VANCOUVER — They hold every significant scoring record in Vancouver Canucks franchise history. Now, after 17 seasons in Canucks uniforms, Daniel and Henrik Sedin have their numbers hanging in the rafters at Rogers Arena.
Wednesday’s retirement of Daniel’s No. 22 and Henrik’s No. 33 was the focal point of the Canucks’ year-long 50th-season celebration, and the highlight through three games of Sedin Week festivities.
The high level of respect commanded by the Sedin twins was made clear by the collection of VIPs on hand for the ceremony. Special guests included Canucks owners Francesco and Paolo Aquilini, NHL commissioner Gary Bettman and deputy commissioner Bill Daly, as well as the Sedins’ parents, older brothers, wives and children to go along with past and present general managers and former teammates.
The sold-out crowd at Rogers Arena rose to its feet for the first time for the introduction of Trevor Linden, the one-time team captain who returned as team president in 2014 and parted ways with the team in 2018. The cheers continued for Markus Naslund, whose number also hangs in the rafters, and the representatives of the Presidents’ Trophy-winning seasons in 2011 and 2012, particularly Kevin Bieksa, Ryan Kesler and Roberto Luongo.
To the strains of U2’s "Where the Streets Have No Name," the Canucks’ introductory song from those peak years, Daniel and Henrik waved to the cheering crowd as they walked to centre ice to along a carpet flanked by some of the awards they collected over the years — the Art Ross Trophy that Henrik won in 2009-10 and passed along to Daniel one year later, the King Clancy Trophy that Henrik captured in 2016 and the twins shared in 2018, the Hart Trophy that Henrik won in 2010, the Ted Lindsay Award (formerly the Lester B. Pearson Trophy) that Daniel took home in 2011, and the pair of gold medals that the twins won with Sweden at the 2006 Winter Olympics.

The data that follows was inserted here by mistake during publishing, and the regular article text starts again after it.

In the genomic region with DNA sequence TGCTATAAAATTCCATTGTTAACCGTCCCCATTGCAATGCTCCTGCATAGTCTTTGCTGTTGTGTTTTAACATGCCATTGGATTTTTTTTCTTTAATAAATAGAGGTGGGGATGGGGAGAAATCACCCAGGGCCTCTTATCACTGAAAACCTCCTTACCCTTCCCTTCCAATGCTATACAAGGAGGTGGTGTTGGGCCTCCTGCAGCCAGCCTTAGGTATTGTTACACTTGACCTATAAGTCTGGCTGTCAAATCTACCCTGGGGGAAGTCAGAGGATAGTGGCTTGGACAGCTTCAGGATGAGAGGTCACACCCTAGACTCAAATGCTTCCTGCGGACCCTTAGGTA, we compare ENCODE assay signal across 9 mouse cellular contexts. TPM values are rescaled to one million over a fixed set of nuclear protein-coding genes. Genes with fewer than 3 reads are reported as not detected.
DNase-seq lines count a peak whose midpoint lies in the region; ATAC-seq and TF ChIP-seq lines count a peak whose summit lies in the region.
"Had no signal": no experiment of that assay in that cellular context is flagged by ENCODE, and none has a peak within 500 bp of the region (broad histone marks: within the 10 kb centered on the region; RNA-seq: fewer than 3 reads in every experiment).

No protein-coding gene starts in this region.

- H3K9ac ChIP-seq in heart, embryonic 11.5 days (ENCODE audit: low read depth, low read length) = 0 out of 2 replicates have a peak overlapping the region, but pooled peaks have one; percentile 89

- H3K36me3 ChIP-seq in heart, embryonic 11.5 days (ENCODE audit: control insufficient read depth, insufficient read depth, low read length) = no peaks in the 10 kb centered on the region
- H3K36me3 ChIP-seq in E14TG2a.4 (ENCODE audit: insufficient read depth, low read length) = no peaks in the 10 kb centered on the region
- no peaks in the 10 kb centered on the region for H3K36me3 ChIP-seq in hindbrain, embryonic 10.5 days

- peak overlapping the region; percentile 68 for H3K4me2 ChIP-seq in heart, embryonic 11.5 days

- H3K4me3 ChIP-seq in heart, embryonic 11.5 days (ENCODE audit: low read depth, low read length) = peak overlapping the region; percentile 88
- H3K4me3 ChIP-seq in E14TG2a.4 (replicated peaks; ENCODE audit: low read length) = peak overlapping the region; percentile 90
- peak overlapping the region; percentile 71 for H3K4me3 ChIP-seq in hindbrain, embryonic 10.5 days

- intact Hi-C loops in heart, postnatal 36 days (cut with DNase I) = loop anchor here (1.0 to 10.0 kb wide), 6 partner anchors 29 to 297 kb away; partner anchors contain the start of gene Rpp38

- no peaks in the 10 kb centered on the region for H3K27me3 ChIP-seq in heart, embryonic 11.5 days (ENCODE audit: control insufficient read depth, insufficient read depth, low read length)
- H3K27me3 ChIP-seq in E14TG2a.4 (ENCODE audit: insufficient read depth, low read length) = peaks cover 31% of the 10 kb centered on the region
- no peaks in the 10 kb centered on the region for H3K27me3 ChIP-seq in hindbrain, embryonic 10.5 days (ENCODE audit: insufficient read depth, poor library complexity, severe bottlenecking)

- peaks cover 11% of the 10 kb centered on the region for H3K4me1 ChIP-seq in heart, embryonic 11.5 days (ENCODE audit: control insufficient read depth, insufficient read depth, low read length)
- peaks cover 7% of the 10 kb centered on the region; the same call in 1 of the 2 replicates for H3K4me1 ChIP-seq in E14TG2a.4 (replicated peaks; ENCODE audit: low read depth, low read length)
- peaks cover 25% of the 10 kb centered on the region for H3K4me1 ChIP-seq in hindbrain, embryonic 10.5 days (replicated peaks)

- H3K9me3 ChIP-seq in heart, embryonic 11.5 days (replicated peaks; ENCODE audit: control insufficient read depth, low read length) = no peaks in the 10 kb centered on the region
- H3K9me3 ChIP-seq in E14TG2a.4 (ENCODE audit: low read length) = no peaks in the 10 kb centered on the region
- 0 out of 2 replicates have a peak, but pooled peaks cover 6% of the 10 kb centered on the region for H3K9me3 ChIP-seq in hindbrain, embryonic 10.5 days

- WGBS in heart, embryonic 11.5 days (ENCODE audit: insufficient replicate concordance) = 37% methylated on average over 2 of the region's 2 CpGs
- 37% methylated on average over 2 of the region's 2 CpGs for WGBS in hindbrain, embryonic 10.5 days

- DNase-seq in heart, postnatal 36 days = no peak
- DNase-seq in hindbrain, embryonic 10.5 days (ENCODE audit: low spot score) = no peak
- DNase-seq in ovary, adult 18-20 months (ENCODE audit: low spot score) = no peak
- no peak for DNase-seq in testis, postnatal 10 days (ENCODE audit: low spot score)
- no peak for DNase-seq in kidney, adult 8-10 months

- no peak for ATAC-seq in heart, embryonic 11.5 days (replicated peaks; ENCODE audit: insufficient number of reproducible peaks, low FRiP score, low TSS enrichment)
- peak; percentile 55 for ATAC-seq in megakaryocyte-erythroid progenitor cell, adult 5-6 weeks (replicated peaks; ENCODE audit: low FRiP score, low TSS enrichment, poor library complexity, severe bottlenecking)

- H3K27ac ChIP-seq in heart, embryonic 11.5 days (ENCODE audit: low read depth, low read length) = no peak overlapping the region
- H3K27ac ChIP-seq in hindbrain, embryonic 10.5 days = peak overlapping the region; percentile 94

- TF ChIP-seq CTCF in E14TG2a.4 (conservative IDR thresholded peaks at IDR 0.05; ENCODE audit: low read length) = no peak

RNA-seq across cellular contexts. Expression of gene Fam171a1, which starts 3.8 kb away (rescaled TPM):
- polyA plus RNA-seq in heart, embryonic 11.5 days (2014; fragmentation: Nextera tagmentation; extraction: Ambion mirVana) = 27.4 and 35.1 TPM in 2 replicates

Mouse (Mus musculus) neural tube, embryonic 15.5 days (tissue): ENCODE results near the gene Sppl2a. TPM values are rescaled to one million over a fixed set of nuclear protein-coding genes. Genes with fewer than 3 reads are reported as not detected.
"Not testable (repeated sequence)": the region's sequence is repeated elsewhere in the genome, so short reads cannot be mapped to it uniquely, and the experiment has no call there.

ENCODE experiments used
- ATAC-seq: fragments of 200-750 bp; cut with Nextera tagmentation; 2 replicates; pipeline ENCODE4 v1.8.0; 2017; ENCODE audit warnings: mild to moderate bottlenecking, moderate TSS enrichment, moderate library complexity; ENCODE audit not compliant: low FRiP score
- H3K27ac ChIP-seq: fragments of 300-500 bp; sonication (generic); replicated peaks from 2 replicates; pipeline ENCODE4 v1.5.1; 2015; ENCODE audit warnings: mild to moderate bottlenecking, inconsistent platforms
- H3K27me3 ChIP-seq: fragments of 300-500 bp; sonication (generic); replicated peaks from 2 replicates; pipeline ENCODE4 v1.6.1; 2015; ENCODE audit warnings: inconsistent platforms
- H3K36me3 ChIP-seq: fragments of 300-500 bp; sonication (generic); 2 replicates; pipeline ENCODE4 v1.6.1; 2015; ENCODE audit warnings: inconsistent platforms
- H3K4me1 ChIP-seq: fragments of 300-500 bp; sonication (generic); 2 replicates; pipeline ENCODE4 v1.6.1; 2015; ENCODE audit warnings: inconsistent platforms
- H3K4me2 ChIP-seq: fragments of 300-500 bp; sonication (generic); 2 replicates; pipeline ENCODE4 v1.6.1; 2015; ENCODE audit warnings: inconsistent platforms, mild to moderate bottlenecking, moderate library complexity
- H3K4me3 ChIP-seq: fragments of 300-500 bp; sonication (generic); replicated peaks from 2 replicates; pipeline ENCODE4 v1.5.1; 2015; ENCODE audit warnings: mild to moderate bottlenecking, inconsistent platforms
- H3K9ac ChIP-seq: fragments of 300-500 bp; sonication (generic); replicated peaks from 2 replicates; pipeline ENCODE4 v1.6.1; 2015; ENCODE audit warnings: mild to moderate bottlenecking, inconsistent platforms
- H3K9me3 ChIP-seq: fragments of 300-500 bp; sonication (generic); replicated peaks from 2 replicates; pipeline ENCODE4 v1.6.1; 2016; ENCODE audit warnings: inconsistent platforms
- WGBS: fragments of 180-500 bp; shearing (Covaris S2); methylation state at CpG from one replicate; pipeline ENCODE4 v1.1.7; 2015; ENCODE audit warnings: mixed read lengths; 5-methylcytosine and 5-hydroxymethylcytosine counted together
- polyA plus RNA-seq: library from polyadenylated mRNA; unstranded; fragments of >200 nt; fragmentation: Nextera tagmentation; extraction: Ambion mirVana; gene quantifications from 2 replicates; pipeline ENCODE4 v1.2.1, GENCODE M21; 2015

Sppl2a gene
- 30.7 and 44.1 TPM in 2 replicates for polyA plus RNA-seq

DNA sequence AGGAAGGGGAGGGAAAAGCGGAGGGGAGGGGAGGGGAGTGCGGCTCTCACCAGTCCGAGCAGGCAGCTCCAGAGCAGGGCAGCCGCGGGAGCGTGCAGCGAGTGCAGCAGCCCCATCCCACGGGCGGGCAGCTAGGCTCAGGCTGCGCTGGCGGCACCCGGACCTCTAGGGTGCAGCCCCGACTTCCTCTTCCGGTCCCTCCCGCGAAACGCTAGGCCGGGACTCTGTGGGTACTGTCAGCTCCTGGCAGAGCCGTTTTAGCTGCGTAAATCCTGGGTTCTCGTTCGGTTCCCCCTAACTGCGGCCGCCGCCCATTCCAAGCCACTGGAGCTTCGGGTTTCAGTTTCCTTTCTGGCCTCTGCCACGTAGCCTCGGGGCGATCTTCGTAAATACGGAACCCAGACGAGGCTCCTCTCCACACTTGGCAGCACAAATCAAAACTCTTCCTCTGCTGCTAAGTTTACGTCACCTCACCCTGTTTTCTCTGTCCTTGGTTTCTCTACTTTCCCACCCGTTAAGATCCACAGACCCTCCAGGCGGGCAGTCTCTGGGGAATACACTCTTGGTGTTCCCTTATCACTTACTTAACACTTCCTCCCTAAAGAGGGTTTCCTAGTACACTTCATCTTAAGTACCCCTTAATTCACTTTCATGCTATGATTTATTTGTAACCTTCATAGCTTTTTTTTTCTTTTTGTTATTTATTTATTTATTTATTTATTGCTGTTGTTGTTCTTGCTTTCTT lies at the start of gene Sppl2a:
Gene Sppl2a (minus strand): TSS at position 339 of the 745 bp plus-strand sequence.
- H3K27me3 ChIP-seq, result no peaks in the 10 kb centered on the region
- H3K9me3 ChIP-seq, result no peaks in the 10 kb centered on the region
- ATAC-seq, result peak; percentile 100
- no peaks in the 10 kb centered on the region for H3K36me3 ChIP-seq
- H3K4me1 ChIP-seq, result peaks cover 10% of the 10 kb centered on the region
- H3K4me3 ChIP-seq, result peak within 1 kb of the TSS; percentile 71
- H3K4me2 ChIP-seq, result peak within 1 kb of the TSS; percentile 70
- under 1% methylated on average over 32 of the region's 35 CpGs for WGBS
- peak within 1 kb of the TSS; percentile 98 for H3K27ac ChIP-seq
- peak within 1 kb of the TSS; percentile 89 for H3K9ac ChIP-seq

Bieksa started the proceedings with a tribute that poked fun and was also heartfelt, emphasizing the impression the twins left with their accountability, work ethic, and their kindness.
"We love you guys," he concluded. "There’s no one more deserving of this honour. 'Skål!'"
"When I was asked to speak on their behalf, regardless of how you feel about it, you say yes, because it's just an honour to be a part of this night," Bieksa said after the ceremony. "I’d do anything for Danny and Hank."
"They're such good people," added Ryan Kesler. "Honestly, the two nicest people in hockey. I can’t say a bad thing about them, and they taught me so much, just by watching them. Just the way they were and how charitable they were off the ice. For them to ask me to come here, I didn't even think twice."
The twins’ efforts in the community are well-documented, including a $1.5 million donation in 2010 to help build a new B.C. Childrens’ Hospital. On Wednesday, it was announced that their Sedin Family Foundation was partnering with the Canucks for Kids Fund on a new legacy project that would be responsive to the community’s needs on an annual basis.
When Henrik took the microphone, he walked the audience through the twins’ 17-season NHL journey, starting from when they thought they’d be going to separate teams at the 1999 draft in Boston before Brian Burke swung a monumental trade to bring them both to Vancouver.
With the current Canucks watching from their bench, Henrik paid tribute to the coaches and mentors that helped shape their games. Daniel stepped in to thank ownership, teammates and support staff, then the brothers took turns paying tribute to their families before thanking the fans.
"To the people of British Columbia, we came here in 1999 and it felt like home from Day 1," summed up Henrik. "We want to thank you. To play in front of you has truly been an honour.
"To the best fans in this league, we will now join you in cheering for this team when they go for the Stanley Cup."
After that, it was time to raise the banners. With family and friends surrounding them, the Sedins watched their numbers ascend to the rafters in Rogers Arena, next to Markus Naslund’s No. 19, Pavel Bure’s No. 10, Trevor Linden’s No. 16 and Stan Smyl’s No. 12.
This report by The Canadian Press was first published Feb. 12, 2020.